Tuesday, May 10, 2005

Senate Republicans marked the four-year anniversary of the nomination of Justice Priscilla Owen to an appellate court Monday with calls for an up-or-down vote and a threat to ban the filibuster.

Rhetoric heats up in fight over judicial nominees

By Gary Martin, San Antonio Express-News
May 10, 2005

WASHINGTON _ Senate Republicans marked the four-year anniversary of the nomination of Justice Priscilla Owen to an appellate court Monday with calls for an up-or-down vote and a threat to ban the filibuster.

"Walls of this obstruction must stop," said Senate Majority Leader Bill Frist, R-Tenn. "It is hurting the nominees, it is hurting the Senate, it is hurting the American people."

Democrats were joined by Texas civil rights groups that renewed their criticism that Owen is a judicial activist and warned that GOP threats against the filibuster would end a system of checks and balances.

Senate Democratic Leader Harry Reid, D-Nev., said the Senate has approved 205 of the president's judicial nominees and rejected only 10.

"The White House would rather pick a fight than judges," Reid said.

In a gesture of good will, Reid offered a Senate vote on Thomas Griffith, a former Senate lawyer nominated to the U.S. Circuit Court of Appeals for the District of Columbia. Griffith was tapped when Miguel Estrada withdrew after two years of Democratic opposition.

But in a statement released by the White House, Bush said each nominee should receive a vote from the full Senate.

In news conferences on Capitol Hill, both sides stepped up their rhetoric Monday as the Senate contemplates a vote to end unlimited debate, known as the filibuster, on judicial selections.

Sen. John Cornyn, R-Texas, said that for 214 years the Senate has given an up-or-down vote to a president's judicial nominees, yet it has denied Owen a vote.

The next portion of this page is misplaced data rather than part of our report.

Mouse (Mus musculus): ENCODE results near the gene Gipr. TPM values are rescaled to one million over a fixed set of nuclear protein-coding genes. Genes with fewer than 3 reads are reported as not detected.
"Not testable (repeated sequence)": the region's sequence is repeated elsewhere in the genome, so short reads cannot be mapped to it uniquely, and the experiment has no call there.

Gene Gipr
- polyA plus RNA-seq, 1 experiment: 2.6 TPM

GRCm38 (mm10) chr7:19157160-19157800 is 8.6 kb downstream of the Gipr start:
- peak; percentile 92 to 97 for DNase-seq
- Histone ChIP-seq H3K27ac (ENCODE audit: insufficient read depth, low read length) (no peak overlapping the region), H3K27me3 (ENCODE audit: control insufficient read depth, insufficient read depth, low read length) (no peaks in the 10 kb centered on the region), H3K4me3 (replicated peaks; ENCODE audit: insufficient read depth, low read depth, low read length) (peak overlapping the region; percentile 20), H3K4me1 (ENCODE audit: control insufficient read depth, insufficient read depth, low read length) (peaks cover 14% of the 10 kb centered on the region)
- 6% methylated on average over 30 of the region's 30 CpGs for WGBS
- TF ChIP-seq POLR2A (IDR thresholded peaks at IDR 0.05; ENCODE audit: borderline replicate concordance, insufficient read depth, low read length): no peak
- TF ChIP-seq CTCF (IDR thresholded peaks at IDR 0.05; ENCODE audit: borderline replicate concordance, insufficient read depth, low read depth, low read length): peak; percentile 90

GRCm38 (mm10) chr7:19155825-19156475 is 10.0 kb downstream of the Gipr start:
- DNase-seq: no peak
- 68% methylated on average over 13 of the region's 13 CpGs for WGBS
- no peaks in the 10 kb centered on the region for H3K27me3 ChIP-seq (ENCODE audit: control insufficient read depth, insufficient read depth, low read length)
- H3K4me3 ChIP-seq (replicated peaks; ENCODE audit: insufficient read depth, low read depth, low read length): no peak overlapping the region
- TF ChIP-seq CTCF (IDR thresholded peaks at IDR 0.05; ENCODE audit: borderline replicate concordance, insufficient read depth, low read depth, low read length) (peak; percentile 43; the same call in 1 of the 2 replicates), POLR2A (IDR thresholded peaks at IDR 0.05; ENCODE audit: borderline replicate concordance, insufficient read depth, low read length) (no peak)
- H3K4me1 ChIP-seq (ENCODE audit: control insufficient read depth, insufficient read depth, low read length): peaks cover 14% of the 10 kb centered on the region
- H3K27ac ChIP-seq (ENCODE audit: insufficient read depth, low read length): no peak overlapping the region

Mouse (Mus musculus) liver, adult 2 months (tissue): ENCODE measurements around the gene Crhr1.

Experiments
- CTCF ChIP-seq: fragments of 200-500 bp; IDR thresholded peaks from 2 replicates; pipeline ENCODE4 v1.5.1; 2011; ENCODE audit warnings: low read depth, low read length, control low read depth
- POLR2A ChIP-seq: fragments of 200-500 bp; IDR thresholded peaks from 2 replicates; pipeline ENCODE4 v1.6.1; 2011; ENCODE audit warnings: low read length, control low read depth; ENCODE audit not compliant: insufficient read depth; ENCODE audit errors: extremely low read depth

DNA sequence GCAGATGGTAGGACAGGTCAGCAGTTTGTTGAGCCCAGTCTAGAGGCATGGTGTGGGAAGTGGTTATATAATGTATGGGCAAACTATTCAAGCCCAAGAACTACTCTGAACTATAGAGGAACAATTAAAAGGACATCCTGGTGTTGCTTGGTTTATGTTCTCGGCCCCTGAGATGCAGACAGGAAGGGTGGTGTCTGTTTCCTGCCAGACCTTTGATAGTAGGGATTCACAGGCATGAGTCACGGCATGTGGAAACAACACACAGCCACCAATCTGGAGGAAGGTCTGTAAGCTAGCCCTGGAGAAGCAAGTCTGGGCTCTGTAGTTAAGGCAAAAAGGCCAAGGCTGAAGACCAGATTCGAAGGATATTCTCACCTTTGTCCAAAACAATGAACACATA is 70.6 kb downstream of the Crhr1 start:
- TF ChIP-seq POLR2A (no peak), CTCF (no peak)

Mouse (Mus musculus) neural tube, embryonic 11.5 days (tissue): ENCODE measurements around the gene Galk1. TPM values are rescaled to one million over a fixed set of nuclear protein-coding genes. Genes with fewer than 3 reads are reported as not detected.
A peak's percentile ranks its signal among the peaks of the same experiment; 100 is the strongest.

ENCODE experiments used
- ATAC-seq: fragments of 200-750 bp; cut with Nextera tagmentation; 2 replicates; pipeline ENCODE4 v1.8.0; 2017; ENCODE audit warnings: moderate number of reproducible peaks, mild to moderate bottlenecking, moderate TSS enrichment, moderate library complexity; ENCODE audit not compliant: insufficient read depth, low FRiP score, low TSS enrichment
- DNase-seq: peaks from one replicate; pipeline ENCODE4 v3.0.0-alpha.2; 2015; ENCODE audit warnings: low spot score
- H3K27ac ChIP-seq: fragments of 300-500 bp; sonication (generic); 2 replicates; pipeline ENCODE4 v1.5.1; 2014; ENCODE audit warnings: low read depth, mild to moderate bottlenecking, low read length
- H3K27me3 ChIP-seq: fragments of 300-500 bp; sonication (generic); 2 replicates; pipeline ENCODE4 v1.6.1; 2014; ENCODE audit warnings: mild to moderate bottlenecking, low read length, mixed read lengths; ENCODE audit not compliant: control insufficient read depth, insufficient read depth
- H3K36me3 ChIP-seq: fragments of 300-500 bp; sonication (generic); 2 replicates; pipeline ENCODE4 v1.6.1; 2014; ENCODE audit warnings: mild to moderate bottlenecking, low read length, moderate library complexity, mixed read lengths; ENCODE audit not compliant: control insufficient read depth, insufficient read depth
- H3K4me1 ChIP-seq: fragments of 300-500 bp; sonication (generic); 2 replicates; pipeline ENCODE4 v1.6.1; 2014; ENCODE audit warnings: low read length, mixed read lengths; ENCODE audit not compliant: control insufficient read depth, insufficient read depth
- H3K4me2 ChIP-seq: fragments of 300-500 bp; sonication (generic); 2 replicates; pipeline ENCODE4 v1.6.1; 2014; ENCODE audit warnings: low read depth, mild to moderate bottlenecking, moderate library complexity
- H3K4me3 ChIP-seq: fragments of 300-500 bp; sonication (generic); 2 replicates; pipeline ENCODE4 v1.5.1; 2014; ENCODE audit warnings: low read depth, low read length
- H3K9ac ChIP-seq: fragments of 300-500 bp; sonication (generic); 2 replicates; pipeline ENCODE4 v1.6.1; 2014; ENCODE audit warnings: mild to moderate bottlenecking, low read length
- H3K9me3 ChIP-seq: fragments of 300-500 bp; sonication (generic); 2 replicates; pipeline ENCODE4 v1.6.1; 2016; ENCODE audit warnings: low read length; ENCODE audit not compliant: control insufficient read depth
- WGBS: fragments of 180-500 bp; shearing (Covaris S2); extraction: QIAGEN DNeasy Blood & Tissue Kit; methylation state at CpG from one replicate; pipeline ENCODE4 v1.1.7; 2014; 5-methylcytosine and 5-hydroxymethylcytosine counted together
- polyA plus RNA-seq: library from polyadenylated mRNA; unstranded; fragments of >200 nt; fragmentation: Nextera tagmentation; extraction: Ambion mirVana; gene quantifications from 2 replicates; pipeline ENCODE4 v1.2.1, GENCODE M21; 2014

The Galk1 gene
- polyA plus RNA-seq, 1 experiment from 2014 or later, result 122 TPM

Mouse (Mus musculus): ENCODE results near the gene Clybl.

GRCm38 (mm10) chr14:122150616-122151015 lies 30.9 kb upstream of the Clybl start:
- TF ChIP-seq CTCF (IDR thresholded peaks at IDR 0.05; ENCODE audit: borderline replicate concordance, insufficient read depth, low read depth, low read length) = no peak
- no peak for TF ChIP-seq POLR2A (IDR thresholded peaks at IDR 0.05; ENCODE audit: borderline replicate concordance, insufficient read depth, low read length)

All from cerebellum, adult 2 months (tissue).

"That's all we are asking for today," Cornyn said, "a restoration of that 214-year precedent."

Owen was nominated by Bush to serve on the New Orleans-based 5th U.S. Circuit Court of Appeals.

Her nomination was blocked in the 108th Congress when Republicans were unable to end a Democratic filibuster.

Earlier this year, Bush again nominated Owen, a Texas Supreme Court justice and Austin Sunday school teacher.

Her nomination was approved by the Senate Judiciary Committee along a straight party-line vote, but it faces opposition and the threat of a Democratic filibuster in the full Senate.

Texas civil rights groups were in Washington on Monday to back the Democratic opposition.

Texans for Public Justice and the Texas Abortion and Reproductive Rights Action League took part in a news conference to draw attention to Owen's judicial rulings.

"The opposition to Owen came straight out of the heart of Texas," said Craig McDonald, director of Texans for Public Justice.

McDonald said Owen is "uniquely extreme and uniquely activist" in her opinions that favor big business and anti-abortion and anti-consumer ideologies.

Owen has a penchant to write law from the bench, McDonald charged, "usually on behalf of the powerful and at the expense of the powerless."

Sen. Charles Schumer, D-N.Y., said "there is no question that when you look up judicial activist in the dictionary, you see a picture of Priscilla Owen."

Owen is one of seven Bush judicial nominees Democrats have threatened to filibuster.

Republicans, who hold a 55-44 majority in the Senate (there is one independent), are powerless to stop it under existing rules, which require 60 votes for cloture.

Frist is considering changing the rule to allow a simple majority to cut off a filibuster.

Some key Republicans, including Vice President Dick Cheney and former Senate Majority Leader Bob Dole, have warned the GOP leadership to move cautiously.

The seat on the 5th Circuit, which handles cases in Texas, Louisiana and Mississippi, has been vacant since 1997.

Sen. Kay Bailey Hutchison and then-Sen. Phil Gramm, both Texas Republicans, blocked two of President Clinton's nominees to the 5th Circuit.

Clinton nominated federal Judge Jorge Rangel of Corpus Christi in 1997 to fill the vacancy.

When Rangel withdrew because of opposition, Clinton then nominated federal Judge Enrique Moreno in 1999.

The Republican news conference featured two conservative Hispanic groups _ the Latino Coalition and the National Coalition of Latino Clergy _ who called on Congress to drop its opposition to judicial candidates.

Asked about GOP opposition to Rangel and Moreno, Robert de Posada, Latino Coalition president, said: "We criticized that then, and we criticize that now."